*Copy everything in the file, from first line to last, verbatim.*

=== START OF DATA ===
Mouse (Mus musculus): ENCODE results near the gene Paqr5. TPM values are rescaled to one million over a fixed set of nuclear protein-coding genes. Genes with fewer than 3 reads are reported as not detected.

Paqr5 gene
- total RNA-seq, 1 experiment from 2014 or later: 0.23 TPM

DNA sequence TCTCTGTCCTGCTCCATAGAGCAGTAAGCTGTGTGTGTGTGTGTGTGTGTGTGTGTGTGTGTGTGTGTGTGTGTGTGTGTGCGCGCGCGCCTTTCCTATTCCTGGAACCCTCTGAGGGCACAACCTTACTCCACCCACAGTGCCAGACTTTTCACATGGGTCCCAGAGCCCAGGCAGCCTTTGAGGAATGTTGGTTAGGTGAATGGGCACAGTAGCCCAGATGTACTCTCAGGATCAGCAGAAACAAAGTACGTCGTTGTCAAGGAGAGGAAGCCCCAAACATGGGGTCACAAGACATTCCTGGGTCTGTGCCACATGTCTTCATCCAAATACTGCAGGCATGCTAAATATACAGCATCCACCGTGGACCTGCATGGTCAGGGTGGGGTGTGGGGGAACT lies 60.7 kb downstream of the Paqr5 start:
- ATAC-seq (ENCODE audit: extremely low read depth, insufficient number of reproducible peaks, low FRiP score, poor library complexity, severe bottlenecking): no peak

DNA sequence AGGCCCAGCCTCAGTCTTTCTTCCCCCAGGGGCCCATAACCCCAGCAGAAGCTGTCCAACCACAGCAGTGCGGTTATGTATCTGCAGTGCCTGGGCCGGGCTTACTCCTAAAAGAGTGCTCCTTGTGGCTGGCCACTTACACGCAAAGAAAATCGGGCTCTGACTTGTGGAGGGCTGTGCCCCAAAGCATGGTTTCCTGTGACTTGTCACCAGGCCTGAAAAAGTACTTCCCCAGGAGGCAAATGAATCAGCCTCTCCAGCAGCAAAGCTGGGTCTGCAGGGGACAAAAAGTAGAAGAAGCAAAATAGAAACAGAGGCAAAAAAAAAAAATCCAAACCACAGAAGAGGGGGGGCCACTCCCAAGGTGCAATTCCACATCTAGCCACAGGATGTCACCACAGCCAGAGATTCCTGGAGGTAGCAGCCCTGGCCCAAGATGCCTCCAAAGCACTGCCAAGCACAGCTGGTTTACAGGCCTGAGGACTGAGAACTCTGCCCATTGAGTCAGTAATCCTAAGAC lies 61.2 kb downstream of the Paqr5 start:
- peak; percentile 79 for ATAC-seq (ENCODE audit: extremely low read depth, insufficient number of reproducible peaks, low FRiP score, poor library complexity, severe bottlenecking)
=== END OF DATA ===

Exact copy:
Mouse (Mus musculus): ENCODE results near the gene Paqr5. TPM values are rescaled to one million over a fixed set of nuclear protein-coding genes. Genes with fewer than 3 reads are reported as not detected.

Paqr5 gene
- total RNA-seq, 1 experiment from 2014 or later: 0.23 TPM

DNA sequence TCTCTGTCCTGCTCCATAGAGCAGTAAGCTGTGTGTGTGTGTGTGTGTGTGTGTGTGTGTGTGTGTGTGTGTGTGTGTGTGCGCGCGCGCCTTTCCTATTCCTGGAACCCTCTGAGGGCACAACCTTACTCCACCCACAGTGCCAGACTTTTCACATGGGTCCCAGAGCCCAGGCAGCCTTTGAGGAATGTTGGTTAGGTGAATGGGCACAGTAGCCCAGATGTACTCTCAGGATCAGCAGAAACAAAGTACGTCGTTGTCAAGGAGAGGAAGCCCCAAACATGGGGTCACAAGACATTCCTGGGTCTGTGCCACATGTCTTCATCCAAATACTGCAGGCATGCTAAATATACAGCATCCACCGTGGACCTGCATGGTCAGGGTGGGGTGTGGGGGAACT lies 60.7 kb downstream of the Paqr5 start:
- ATAC-seq (ENCODE audit: extremely low read depth, insufficient number of reproducible peaks, low FRiP score, poor library complexity, severe bottlenecking): no peak

DNA sequence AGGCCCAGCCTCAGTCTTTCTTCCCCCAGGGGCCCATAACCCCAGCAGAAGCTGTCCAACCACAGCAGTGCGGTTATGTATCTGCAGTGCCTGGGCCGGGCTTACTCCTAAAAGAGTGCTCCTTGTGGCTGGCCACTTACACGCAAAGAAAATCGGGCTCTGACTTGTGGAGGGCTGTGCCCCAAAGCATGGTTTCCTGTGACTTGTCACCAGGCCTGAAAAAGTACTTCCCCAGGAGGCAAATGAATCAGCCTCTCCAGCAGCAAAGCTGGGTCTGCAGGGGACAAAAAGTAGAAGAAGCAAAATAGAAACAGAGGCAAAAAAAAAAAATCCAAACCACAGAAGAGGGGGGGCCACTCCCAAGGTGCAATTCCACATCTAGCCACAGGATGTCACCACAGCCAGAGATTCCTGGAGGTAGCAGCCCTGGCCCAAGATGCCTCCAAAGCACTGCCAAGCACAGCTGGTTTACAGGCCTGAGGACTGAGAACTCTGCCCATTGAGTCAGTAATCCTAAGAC lies 61.2 kb downstream of the Paqr5 start:
- peak; percentile 79 for ATAC-seq (ENCODE audit: extremely low read depth, insufficient number of reproducible peaks, low FRiP score, poor library complexity, severe bottlenecking)